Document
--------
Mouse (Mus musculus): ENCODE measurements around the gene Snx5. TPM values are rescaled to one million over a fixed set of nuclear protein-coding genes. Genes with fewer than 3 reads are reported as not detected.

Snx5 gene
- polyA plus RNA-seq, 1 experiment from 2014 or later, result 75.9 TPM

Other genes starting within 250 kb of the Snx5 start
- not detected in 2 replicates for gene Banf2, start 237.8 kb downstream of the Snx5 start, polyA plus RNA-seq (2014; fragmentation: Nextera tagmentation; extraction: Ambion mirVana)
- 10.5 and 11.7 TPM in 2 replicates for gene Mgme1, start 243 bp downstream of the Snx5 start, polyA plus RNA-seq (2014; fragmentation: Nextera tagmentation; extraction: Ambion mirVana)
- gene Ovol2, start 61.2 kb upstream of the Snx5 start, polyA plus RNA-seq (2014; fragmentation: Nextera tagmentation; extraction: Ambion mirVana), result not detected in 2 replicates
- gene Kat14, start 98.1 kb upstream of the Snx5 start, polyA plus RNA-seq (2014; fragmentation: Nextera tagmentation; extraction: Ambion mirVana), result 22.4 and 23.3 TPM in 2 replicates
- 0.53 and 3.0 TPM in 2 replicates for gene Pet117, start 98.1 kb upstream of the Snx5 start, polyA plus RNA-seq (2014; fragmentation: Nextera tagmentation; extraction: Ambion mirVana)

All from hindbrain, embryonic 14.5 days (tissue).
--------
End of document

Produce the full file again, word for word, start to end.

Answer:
Mouse (Mus musculus): ENCODE measurements around the gene Snx5. TPM values are rescaled to one million over a fixed set of nuclear protein-coding genes. Genes with fewer than 3 reads are reported as not detected.

Snx5 gene
- polyA plus RNA-seq, 1 experiment from 2014 or later, result 75.9 TPM

Other genes starting within 250 kb of the Snx5 start
- not detected in 2 replicates for gene Banf2, start 237.8 kb downstream of the Snx5 start, polyA plus RNA-seq (2014; fragmentation: Nextera tagmentation; extraction: Ambion mirVana)
- 10.5 and 11.7 TPM in 2 replicates for gene Mgme1, start 243 bp downstream of the Snx5 start, polyA plus RNA-seq (2014; fragmentation: Nextera tagmentation; extraction: Ambion mirVana)
- gene Ovol2, start 61.2 kb upstream of the Snx5 start, polyA plus RNA-seq (2014; fragmentation: Nextera tagmentation; extraction: Ambion mirVana), result not detected in 2 replicates
- gene Kat14, start 98.1 kb upstream of the Snx5 start, polyA plus RNA-seq (2014; fragmentation: Nextera tagmentation; extraction: Ambion mirVana), result 22.4 and 23.3 TPM in 2 replicates
- 0.53 and 3.0 TPM in 2 replicates for gene Pet117, start 98.1 kb upstream of the Snx5 start, polyA plus RNA-seq (2014; fragmentation: Nextera tagmentation; extraction: Ambion mirVana)

All from hindbrain, embryonic 14.5 days (tissue).